habeas corpus

habeas corpus

[hey-bee-uhs kawr-puhs]
noun Law.
a writ requiring a person to be brought before a judge or court, especially for investigation of a restraint of the person's liberty, used as a protection against illegal imprisonment.

Origin:
< Latin: literally, have the body (first words of writ), equivalent to habeās 2nd singular present subjunctive (with imperative force) of habēre to have + corpus body

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World English Dictionary
habeas corpus (ˈheɪbɪəs ˈkɔːpəs)
 
n
law a writ ordering a person to be brought before a court or judge, esp so that the court may ascertain whether his detention is lawful
 
[C15: from the opening of the Latin writ, literally: you may have the body]

Collins English Dictionary - Complete & Unabridged 10th Edition
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Etymonline
Word Origin & History

habeas corpus
1465, from L., lit. "(you should) have the person," in phrase habeas corpus ad subjiciendum "produce or have the person to be subjected to (examination)," opening words of writs in 14c. Anglo-Fr. documents to require a person to be brought before a court or judge, especially to determine if that person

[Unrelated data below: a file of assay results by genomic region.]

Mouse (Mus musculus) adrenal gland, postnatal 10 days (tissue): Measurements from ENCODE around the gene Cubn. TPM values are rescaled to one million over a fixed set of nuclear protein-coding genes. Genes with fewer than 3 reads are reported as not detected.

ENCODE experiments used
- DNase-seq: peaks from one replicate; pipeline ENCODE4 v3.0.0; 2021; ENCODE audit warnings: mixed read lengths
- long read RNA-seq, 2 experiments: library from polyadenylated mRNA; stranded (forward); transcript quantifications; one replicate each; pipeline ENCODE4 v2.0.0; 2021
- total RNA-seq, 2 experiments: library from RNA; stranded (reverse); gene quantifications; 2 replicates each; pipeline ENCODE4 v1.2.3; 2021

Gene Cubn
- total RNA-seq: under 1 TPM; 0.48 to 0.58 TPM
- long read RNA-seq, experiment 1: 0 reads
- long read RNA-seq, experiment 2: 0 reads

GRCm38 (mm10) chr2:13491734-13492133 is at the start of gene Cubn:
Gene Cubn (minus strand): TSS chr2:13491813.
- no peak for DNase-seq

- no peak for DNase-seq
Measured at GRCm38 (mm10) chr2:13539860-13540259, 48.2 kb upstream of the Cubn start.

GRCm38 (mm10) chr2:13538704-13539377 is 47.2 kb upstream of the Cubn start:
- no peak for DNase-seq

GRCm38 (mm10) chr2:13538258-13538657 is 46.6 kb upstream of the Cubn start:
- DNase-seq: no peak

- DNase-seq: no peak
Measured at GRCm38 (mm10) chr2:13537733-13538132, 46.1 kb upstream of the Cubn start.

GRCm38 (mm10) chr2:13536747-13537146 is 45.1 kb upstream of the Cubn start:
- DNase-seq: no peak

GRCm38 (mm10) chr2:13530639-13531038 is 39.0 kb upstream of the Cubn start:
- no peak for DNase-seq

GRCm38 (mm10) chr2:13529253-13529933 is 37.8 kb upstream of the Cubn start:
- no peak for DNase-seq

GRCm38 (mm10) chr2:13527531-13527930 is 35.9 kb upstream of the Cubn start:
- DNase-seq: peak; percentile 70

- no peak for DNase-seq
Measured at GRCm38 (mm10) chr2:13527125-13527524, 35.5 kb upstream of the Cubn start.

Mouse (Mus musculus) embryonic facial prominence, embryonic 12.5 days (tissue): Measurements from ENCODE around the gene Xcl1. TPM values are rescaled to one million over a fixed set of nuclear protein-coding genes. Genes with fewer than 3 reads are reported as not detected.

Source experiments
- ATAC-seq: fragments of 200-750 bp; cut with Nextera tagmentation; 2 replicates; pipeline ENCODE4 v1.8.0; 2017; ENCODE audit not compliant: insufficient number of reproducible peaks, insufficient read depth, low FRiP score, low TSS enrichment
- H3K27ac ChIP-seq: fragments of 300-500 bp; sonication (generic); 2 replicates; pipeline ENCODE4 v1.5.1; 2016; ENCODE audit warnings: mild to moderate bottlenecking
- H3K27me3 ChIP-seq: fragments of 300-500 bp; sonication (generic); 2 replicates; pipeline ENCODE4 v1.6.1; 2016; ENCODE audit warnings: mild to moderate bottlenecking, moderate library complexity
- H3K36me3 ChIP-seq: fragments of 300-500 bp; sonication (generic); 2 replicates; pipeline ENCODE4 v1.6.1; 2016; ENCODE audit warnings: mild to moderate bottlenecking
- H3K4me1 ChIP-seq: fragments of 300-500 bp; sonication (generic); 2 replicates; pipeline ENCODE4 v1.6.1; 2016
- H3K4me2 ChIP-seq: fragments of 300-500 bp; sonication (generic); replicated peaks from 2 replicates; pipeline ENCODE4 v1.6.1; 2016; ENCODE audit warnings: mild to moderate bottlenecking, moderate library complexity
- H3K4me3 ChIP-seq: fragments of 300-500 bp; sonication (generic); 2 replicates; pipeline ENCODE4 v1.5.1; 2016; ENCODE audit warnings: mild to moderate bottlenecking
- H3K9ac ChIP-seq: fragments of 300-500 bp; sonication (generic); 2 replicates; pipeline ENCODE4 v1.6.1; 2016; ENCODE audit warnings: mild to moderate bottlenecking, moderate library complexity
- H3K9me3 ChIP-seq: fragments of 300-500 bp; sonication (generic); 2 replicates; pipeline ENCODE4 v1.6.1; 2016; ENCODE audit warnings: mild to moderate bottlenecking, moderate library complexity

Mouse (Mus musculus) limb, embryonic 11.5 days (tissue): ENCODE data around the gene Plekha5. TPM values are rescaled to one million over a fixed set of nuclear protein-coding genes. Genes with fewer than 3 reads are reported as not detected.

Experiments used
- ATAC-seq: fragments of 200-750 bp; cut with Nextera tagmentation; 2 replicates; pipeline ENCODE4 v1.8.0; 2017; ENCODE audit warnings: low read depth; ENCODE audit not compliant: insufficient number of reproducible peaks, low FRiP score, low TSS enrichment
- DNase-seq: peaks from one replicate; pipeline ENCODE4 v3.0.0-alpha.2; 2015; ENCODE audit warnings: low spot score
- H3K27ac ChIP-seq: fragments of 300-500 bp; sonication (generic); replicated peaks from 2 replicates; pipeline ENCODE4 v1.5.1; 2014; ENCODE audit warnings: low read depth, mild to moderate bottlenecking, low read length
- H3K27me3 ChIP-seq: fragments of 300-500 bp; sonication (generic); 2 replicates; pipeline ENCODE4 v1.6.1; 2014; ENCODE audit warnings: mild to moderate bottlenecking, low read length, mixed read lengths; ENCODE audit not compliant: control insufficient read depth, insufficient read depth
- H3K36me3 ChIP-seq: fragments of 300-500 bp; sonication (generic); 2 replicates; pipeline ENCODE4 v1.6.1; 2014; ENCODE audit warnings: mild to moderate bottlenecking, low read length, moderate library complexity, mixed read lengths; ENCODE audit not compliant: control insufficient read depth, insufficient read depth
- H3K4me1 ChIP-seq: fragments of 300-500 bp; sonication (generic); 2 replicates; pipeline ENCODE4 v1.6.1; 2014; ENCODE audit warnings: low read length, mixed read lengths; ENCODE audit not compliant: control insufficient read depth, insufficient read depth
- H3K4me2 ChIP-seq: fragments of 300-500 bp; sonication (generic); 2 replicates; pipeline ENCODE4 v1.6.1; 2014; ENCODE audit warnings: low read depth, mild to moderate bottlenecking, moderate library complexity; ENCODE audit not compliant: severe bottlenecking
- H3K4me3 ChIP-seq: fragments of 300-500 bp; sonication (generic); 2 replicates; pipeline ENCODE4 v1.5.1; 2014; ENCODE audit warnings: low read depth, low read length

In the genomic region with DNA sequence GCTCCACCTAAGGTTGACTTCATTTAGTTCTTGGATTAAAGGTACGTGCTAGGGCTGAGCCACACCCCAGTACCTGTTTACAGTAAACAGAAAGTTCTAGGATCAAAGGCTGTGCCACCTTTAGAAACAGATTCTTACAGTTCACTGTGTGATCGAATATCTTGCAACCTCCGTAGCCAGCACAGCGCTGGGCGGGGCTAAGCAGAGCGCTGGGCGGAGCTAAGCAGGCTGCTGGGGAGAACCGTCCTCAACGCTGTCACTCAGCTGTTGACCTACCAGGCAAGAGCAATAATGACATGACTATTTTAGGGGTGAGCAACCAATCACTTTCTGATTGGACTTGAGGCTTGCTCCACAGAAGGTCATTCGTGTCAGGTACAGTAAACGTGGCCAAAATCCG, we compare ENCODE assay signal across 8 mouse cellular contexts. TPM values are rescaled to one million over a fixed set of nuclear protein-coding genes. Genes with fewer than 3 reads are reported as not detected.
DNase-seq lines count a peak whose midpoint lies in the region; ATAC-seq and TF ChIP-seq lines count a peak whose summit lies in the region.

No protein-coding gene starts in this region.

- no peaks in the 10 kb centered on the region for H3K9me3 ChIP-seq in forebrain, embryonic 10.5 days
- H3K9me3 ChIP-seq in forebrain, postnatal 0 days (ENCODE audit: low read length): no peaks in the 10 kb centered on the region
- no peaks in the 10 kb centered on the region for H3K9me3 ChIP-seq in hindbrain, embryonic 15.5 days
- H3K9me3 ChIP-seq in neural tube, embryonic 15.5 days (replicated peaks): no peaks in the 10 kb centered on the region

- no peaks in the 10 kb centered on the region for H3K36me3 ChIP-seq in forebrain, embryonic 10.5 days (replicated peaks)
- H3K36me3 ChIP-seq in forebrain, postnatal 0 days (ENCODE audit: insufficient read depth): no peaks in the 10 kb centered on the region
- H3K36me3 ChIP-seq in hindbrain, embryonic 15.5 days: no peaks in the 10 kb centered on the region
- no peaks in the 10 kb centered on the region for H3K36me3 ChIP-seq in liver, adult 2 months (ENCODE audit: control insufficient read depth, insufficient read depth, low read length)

is being legally detained. From habeas, second pers. sing. pres. subjunctive of habere "to have, to hold" (see habit) + corpus "person," lit. "body" (see corporeal).
Online Etymology Dictionary, © 2010 Douglas Harper
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American Heritage
Cultural Dictionary
habeas corpus [(hay-bee-uhs kawr-puhs)]

A legal term meaning that an accused person must be presented physically before the court with a statement demonstrating sufficient cause for arrest. Thus, no accuser may imprison someone indefinitely without bringing that person and the charges against him or her into a courtroom. In Latin, habeas corpus literally means “you shall have the body.”

The American Heritage® New Dictionary of Cultural Literacy, Third Edition
Copyright © 2005 by Houghton Mifflin Company.
Published by Houghton Mifflin Company. All rights reserved.
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